Andrew Jackson always liked to present himself as an implacable upholder of states' rights. And it was his consistent championing of the states that was one of the main reasons behind his victory in the 1828 election. Yet once he'd been sworn into office, Jackson found, like so many of his successors, just how difficult it is to square the rhetoric of states' rights with the practical business of Federal government.
A classic example of this difficulty came during the Tariff Nullification Crisis. Jackson's fellow Southerners were outraged at the application of the tariff, which they saw as having a disproportionately negative impact on the South. The President had overwhelmingly carried the South in his election victory, and not unreasonably, Southern opinion held that, with their man in office, they could count on the protection of their economic interests.
When such hopes were quickly dashed by the introduction of the tariff, a full-blown constitutional crisis developed, one that brought the United States to the very brink of civil war. In opposition to the tariff, the state of South Carolina unilaterally nullified the application of the policy within its boundaries.
Irrespective of the constitutional propriety of such an act, there can be no doubt that it represented a full-throated assertion of states' rights, the very principle that Jackson had always claimed to support. But Jackson realized that there were limits to this principle; he knew that if South Carolina could unilaterally nullify federal legislation with impunity, then other states would almost certainly follow suit, potentially leading to the break-up of the Union.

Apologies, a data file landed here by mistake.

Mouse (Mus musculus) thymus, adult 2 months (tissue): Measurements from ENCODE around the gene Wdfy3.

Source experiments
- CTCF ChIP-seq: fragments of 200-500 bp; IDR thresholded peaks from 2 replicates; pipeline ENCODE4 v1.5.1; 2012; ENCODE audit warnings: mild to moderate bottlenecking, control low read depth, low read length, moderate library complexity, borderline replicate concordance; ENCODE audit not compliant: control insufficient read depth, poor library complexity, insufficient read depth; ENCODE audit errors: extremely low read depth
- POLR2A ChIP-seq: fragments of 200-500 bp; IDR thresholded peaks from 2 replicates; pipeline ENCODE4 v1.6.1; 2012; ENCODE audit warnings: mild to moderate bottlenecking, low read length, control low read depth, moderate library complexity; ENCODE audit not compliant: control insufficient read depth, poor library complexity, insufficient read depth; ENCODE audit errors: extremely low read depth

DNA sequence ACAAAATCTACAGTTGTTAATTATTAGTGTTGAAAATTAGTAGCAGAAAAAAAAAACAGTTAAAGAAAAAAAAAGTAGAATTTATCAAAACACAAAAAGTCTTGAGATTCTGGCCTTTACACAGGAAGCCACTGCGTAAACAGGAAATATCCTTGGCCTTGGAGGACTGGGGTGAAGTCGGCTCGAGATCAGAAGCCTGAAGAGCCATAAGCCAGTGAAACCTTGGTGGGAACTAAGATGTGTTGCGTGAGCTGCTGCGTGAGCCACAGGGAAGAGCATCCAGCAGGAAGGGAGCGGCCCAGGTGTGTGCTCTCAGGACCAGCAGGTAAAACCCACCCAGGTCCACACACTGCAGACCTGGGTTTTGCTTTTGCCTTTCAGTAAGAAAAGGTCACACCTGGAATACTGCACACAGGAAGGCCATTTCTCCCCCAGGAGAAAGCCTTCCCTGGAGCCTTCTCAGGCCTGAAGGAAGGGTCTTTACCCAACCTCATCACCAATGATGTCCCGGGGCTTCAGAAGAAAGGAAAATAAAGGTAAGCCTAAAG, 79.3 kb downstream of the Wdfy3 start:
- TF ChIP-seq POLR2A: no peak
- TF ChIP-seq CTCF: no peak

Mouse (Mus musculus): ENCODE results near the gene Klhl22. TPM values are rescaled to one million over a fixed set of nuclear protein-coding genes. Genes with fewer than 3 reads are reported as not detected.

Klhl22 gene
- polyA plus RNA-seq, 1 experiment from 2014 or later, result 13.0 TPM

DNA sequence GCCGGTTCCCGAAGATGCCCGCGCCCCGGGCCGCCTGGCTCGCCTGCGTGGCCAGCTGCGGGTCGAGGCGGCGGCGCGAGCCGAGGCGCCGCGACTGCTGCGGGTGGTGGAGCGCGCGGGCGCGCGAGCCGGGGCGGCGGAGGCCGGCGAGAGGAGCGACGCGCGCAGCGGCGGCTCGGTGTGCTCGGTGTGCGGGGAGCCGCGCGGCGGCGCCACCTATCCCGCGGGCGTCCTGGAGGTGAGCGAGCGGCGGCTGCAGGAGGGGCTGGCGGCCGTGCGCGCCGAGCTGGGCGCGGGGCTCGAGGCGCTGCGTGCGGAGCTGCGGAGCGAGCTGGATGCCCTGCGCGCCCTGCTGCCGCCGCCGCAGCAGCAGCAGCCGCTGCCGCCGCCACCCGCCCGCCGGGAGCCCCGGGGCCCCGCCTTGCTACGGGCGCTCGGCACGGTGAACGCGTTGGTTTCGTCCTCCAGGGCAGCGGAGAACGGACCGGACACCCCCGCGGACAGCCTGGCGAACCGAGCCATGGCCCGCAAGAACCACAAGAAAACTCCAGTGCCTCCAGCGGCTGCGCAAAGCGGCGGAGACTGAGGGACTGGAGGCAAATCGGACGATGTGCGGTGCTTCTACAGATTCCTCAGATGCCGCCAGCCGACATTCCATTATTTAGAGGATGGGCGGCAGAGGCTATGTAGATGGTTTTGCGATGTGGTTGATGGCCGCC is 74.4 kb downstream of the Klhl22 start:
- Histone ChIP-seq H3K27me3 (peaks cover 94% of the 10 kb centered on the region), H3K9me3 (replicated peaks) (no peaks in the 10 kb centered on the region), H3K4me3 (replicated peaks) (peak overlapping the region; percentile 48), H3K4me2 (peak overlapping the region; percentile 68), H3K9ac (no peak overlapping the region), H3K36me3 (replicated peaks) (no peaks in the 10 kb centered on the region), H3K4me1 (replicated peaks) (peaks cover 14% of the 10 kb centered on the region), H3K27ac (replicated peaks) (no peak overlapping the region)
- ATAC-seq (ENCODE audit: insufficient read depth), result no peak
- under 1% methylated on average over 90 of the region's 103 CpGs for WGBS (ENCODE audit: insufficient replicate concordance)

Jackson's response to the incipient rebellion was a mixture of carrot and stick. On the one hand, he prepared a military force to ensure the law's enforcement in the event that South Carolina wouldn't back down. On the other hand, he cobbled together a legislative compromise designed to meet some of his opponents' strongest objections to the tariff. Either way, Jackson was hell-bent on keeping the Union together. When push came to shove, the political and constitutional integrity of the nation came before any notion of states' rights.